Matt Murray’s first battle for the net came when he was an eight-year-old defenceman playing in Thunder Bay. He knew then that he wanted to play goalie, but the league had a rule where everyone had to play forward or defence and take turns in net.
So Murray, who doesn’t like speaking up or being a me-first player, waited his turn. And waited. And waited some more until finally in the final game of the season he got to put on the pads.
He had always been a gifted athlete, but it seemed like he was made to be a goalie. As a kid, he was tall and skinny.
“He was a passionate learner,” his mother, Fenny, said. “He’s got his dad’s calmness going through the world, but he’s got my drive, which says ‘I didn’t sign up to lose.’ It’s about winning, not getting the shutout, for him. It would be 6-5 and I’d say, ‘Oh Matt, how are you feeling?’ And he was like, ‘We won didn’t we?’ That’s all that matters to him.”
Winning mattered so much that Murray was determined to get better at his craft. With few goaltending coaches in Thunder Bay, he and his dad flew to Toronto when he was 10 years old for a week-long summer goaltending camp with Jon Elkin. They have come back every year since.
It was Elkin, said Murray, who took him to the next level.
“Goalies can move side to side, can get into the butterfly, and utilize the same technique, but some guys have a certain fluidity, poise, that’s special,” said Elkin, who is now the Arizona Coyotes goalie coach.
Technique, however, only takes you so far. After three seasons in the Ontario Hockey League, Murray was putting up respectable, but not jaw-dropping numbers. There was something missing. For all his calmness in the net, Murray lacked that killer instinct.
“In goaltending, it’s not always two plus two equals four,” said Elkin, who was hired to be the Greyhounds goalie coach in Murray’s fourth season. “There’s lot of variables that don’t add up and you have to scramble and make it up as you go along and learn to read and react. That part started to click for him as a 19-year-old. That was the last essential ingredient he needed.”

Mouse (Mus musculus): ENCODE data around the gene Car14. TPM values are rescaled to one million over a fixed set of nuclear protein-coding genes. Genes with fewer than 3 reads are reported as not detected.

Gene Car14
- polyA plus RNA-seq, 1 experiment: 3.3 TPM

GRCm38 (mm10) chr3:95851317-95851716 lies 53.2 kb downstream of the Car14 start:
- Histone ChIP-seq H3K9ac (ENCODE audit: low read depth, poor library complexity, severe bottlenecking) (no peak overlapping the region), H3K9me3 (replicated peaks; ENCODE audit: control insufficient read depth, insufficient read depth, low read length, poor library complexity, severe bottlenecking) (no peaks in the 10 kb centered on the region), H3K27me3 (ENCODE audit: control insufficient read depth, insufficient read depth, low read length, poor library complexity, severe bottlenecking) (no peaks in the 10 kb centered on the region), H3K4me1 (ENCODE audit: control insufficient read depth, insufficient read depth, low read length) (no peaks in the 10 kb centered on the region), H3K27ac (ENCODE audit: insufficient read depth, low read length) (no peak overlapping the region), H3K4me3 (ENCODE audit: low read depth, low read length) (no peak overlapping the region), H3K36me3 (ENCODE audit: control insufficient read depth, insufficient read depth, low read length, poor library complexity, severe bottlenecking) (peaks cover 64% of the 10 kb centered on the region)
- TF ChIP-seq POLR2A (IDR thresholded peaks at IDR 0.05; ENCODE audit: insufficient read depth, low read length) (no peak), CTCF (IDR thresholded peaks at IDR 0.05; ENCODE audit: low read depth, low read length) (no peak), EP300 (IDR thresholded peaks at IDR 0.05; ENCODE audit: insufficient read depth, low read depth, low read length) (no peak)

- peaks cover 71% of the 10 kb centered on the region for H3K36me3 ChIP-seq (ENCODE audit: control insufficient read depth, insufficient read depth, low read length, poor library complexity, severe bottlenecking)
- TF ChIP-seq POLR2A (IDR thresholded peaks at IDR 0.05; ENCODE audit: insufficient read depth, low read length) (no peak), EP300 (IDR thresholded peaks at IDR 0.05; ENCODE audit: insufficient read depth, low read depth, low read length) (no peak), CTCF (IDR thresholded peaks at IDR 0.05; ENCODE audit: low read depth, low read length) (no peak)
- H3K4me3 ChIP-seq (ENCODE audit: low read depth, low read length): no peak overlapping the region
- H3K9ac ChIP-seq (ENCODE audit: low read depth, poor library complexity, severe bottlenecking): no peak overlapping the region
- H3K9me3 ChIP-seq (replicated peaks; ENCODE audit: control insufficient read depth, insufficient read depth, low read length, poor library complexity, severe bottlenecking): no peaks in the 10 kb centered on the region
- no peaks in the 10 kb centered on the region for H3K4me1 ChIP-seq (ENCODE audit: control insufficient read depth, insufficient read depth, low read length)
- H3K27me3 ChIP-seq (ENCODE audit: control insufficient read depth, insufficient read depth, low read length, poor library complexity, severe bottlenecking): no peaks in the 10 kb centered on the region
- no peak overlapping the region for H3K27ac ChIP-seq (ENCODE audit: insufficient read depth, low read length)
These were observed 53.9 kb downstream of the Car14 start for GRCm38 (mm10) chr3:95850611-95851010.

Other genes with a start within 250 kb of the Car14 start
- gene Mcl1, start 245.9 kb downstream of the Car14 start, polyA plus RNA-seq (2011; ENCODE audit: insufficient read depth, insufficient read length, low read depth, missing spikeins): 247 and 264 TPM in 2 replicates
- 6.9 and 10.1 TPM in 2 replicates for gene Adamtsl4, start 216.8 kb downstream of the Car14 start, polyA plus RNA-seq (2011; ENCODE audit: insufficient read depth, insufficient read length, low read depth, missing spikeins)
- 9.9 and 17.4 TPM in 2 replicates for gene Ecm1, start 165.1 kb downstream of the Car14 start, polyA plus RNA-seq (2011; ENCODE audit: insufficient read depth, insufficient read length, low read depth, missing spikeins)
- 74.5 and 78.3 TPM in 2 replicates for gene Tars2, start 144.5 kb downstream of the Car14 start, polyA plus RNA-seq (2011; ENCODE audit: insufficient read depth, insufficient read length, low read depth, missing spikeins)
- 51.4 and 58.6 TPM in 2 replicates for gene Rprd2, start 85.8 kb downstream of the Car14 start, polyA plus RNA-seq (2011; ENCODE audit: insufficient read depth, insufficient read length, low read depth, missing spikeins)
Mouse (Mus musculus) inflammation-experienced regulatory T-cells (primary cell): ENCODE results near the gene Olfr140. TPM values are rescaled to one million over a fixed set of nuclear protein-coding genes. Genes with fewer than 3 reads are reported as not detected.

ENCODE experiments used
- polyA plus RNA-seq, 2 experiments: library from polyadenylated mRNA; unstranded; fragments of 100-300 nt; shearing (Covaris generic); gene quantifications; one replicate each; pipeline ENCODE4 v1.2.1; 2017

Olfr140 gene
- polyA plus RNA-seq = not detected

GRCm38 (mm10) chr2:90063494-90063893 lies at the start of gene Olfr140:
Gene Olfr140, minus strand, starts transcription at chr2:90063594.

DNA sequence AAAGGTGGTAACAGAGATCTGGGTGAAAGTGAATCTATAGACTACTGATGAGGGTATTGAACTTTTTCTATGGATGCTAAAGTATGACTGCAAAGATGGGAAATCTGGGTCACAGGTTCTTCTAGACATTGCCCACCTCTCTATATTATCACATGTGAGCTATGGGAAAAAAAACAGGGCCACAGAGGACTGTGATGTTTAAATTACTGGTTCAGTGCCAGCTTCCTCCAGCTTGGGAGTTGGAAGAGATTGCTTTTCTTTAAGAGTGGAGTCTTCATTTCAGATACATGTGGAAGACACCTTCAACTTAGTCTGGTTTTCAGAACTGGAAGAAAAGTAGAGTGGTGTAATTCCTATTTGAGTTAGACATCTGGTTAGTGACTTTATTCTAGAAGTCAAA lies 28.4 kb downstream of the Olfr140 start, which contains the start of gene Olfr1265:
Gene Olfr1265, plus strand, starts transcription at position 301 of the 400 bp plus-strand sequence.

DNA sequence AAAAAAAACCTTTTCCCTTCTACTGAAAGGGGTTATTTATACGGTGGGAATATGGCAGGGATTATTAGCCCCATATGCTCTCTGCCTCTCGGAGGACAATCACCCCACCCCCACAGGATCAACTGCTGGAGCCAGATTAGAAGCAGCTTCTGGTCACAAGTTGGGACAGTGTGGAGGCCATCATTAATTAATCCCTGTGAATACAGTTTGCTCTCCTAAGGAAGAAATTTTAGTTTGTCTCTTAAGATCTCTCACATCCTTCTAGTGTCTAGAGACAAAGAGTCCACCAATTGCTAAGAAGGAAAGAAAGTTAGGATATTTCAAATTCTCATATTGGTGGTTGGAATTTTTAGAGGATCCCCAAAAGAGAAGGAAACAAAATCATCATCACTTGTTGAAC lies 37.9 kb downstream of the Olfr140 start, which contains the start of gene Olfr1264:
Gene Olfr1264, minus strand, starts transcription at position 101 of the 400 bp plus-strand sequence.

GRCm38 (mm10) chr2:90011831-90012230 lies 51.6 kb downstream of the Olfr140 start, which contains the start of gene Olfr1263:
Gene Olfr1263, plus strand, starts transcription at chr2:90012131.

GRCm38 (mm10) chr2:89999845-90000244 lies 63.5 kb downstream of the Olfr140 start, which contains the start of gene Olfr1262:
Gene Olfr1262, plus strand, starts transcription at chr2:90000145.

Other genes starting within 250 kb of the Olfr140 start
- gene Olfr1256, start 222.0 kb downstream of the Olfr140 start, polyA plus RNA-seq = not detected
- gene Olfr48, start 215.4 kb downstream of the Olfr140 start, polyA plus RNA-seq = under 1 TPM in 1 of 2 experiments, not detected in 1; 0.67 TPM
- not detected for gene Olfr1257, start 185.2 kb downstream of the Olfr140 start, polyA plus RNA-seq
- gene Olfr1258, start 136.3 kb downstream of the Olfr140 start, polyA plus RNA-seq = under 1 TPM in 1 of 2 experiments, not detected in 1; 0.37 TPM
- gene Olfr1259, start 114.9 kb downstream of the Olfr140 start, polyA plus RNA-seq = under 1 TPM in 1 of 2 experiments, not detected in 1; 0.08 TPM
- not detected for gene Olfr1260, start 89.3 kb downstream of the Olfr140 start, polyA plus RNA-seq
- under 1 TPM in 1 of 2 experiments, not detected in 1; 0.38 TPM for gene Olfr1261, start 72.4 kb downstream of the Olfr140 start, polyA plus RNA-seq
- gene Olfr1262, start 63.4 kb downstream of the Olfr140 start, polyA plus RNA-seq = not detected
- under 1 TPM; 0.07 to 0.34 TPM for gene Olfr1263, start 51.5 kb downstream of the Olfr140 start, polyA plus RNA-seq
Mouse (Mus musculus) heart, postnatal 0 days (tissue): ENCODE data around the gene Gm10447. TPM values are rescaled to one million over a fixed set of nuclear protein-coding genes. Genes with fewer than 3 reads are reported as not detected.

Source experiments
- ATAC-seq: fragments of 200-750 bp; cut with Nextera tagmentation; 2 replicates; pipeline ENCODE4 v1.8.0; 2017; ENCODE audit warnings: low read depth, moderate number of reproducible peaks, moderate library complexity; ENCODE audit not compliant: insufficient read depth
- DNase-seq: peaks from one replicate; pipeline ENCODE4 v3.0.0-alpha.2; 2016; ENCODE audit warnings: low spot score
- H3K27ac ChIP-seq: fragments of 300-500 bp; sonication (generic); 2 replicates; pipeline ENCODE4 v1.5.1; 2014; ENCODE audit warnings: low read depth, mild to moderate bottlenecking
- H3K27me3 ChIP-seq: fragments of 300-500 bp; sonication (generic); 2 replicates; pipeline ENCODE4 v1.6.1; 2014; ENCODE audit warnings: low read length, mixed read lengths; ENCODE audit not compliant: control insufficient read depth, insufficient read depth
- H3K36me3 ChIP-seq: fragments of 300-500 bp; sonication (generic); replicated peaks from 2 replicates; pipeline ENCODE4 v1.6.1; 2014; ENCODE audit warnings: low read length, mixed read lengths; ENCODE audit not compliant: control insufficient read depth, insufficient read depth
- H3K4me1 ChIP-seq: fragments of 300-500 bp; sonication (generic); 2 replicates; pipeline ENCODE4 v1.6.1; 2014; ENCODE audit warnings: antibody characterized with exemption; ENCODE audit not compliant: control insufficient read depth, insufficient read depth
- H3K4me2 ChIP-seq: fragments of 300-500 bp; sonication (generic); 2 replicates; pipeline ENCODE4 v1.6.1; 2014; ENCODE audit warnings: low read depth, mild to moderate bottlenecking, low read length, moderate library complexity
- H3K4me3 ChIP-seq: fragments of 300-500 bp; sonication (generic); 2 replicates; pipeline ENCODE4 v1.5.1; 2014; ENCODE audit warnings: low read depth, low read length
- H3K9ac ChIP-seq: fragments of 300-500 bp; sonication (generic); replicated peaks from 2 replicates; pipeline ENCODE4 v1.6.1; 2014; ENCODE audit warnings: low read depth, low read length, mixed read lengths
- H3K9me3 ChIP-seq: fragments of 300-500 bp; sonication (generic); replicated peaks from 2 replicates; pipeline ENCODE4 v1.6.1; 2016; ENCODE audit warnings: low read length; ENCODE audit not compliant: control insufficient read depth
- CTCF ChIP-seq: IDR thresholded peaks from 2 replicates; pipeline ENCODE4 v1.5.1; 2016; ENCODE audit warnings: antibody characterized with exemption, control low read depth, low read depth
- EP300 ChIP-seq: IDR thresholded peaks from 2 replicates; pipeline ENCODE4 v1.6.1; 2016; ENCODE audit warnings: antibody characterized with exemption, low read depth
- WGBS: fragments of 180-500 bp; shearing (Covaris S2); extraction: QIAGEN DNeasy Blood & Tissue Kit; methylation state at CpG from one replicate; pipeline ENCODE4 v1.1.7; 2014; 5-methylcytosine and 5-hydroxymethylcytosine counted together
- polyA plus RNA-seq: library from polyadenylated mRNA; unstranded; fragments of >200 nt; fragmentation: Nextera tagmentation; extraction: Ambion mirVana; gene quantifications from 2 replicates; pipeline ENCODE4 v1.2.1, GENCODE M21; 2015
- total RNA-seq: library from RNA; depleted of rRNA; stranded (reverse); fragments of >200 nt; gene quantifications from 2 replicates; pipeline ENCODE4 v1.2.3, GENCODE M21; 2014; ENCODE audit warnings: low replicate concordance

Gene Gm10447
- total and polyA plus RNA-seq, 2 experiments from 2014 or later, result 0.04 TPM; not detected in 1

Sometimes, like when he was pulled after the first period in a game against the Sabres earlier this month and then allowed four goals in a shutout loss to the Flyers in his next start, Murray has to remind himself that he’s still a rookie.
“I’ve been really good at times, and I’ve been really average,” Murray said of this season, which began with a spot on the young North America team at the World Cup of Hockey. “I don’t want to be too hard on myself, because it’s my first year.”
Indeed, Murray has won a Stanley Cup but he doesn’t feel like a seasoned veteran. He is still learning about consistency, about flushing a bad game down the drain, and about getting better. More importantly, he’s learning that he doesn’t have all the answers.
“I think it definitely feels like my first full year,” Murray said. “The playoffs are such a different animal. The challenges you go through in the playoffs are completely different than what you go through in the regular season. I definitely feel like a rookie and like I have a long way to go. I’m definitely nowhere near where I want to be.”